Semantics

Every industry and group has its own language and way of communicating. We need to be sure we’re speaking the same language, so we’ll take a few minutes now to look at some common words you’ll see often.

Key Terms

 

ET

Entrepreneurial Trader – someone who builds a trading account as he would run a business.

Go Short

To sell. Example: to short the Yen means to sell the Yen.

Go Long

To buy. Example: to long the Euro means to buy the Euro.

Market

A generic term that refers to (1) all participants that affect the market price; or (2) the market price.

Enter the Market

To initiate, or open a trade.

An Open Trade

A buy or sell trade that has not been closed.

Trade Position

A financial stake (an open trade) in the market. This also means the trader has a (long or short) bias of future market prices.

No Position

No financial stake (no open trade) in the market.

Lot

A specific amount of currency that’s being traded. A standard lot = 100,000 units. A mini lot = 10,000 units. A micro lot = 1,000 units.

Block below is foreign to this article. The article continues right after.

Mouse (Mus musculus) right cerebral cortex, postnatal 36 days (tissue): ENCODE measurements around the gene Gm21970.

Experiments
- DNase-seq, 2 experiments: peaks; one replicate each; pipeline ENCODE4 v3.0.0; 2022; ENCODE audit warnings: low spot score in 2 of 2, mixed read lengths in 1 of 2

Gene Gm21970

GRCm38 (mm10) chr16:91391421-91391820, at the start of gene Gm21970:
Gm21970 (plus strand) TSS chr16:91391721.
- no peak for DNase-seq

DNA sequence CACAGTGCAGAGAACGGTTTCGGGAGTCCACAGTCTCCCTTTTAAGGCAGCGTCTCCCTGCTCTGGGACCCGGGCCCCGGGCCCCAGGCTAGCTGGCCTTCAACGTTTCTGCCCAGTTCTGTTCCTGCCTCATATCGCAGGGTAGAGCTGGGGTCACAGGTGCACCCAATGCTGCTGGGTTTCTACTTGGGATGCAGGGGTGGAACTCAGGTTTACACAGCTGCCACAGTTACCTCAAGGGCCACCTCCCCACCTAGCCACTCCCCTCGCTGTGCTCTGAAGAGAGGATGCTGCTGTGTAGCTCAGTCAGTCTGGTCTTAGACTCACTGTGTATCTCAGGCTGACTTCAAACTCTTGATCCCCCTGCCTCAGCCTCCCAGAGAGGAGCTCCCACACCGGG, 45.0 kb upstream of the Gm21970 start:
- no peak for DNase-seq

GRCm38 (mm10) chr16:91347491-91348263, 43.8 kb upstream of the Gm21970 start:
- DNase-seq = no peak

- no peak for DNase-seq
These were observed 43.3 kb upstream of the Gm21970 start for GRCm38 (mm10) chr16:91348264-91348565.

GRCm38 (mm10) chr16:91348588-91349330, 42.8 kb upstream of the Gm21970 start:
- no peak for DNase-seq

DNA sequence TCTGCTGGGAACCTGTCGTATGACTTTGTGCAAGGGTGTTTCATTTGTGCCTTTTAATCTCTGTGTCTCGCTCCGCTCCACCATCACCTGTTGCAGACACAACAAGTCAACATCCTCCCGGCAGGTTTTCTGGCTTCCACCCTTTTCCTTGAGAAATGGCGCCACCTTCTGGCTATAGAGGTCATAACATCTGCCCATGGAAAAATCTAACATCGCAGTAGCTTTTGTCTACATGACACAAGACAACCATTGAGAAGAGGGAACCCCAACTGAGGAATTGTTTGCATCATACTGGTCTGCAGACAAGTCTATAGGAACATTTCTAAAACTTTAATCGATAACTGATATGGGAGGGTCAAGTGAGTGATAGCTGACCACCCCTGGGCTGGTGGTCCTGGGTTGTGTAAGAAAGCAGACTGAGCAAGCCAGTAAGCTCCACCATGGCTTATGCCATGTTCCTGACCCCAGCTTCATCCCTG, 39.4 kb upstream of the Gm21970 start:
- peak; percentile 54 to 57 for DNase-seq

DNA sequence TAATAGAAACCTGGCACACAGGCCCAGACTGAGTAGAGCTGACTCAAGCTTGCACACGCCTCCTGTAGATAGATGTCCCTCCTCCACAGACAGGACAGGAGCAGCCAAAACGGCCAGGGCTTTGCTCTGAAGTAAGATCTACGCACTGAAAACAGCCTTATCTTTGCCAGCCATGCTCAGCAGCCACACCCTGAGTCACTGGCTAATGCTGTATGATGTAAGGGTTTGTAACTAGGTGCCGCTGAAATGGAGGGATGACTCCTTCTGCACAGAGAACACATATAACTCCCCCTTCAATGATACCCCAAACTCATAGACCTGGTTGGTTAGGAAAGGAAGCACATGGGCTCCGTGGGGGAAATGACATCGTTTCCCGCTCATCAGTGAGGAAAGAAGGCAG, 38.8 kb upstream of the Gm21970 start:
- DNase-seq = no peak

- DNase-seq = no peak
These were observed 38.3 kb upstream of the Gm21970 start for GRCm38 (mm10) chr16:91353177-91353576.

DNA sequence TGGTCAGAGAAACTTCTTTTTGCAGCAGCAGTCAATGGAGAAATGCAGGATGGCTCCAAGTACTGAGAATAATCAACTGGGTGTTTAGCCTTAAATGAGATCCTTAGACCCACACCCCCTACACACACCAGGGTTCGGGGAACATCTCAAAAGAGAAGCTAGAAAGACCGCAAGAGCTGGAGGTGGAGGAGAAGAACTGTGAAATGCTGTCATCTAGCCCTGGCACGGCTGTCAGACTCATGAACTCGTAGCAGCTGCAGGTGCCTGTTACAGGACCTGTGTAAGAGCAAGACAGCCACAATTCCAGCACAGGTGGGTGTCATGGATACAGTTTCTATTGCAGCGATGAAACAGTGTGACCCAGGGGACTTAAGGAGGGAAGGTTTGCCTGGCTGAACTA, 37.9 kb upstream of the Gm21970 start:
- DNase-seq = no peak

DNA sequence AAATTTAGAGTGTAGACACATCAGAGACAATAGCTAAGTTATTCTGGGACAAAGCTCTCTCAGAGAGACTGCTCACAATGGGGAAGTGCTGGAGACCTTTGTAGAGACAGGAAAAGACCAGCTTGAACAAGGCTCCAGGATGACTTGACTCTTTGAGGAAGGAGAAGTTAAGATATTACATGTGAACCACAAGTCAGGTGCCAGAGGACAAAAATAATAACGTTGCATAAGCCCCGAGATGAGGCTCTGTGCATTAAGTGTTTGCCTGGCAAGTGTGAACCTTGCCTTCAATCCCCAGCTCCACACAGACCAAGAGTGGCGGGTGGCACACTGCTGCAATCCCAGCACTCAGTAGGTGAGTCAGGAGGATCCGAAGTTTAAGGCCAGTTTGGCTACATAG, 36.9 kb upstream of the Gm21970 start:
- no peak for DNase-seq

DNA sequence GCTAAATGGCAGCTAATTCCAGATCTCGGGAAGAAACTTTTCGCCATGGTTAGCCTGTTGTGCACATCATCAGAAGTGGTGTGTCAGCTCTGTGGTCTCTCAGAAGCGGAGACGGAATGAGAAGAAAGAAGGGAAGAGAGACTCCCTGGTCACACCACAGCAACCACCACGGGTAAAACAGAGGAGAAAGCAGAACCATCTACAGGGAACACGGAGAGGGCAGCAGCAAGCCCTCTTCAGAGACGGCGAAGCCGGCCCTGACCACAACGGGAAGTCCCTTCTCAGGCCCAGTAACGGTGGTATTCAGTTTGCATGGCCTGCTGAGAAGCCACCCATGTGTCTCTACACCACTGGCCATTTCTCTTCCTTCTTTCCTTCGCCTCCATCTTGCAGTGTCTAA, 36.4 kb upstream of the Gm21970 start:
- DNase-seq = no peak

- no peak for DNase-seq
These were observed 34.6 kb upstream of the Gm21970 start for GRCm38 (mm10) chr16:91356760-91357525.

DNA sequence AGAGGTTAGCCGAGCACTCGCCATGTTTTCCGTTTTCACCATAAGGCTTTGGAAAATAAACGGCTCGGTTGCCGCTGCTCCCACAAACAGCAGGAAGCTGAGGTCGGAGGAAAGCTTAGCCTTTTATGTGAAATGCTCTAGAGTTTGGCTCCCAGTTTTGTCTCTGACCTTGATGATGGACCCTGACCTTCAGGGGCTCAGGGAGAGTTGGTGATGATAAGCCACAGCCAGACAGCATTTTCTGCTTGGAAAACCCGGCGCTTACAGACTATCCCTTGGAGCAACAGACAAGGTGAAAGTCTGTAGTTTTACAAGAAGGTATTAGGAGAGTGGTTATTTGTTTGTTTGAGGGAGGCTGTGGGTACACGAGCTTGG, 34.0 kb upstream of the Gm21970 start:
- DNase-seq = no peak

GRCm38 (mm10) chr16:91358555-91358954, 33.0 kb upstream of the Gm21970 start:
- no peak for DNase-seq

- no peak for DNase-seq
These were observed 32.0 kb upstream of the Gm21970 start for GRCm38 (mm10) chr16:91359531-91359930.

Scaling In / Adding On

Gradually entering more lots into an existing trade position

Scaling Out / Lightening Up

Gradually exiting lots out of an existing trade position

Square Off

To close a trade.

In-The-Money Trade

An open trade with a paper gain.

Out-Of-The-Money Trade

An open trade with a paper loss.

Fundamental Analysis

The study of economic and political factors that affect market prices.

Technical Analysis

The study of technical indicators and chart-specific factors that affect market prices.

Rally

Market prices moving up.

Dip

Market prices moving down.

Bulls

Buyers in the market.

Bears

Sellers in the market.

Trending Market

A situation where market prices are generally moving up (or down).

Ranging Market

A situation where market prices are not trending.

Back-testing

Applying a trading system to historical prices, to see if it would have made money.

(In my opinion, back-testing is practically useless for retail traders because it’s easy to design a system that makes money based on price moves that have already happened.)

Forward-testing

Applying a trading system to ‘Live’ prices, to see if it makes money.

(For retail traders, this is the only way to truly test a trading methodology.)

The Fed

The U.S. Federal Reserve. (details)

ECB

European Central Bank. (details)

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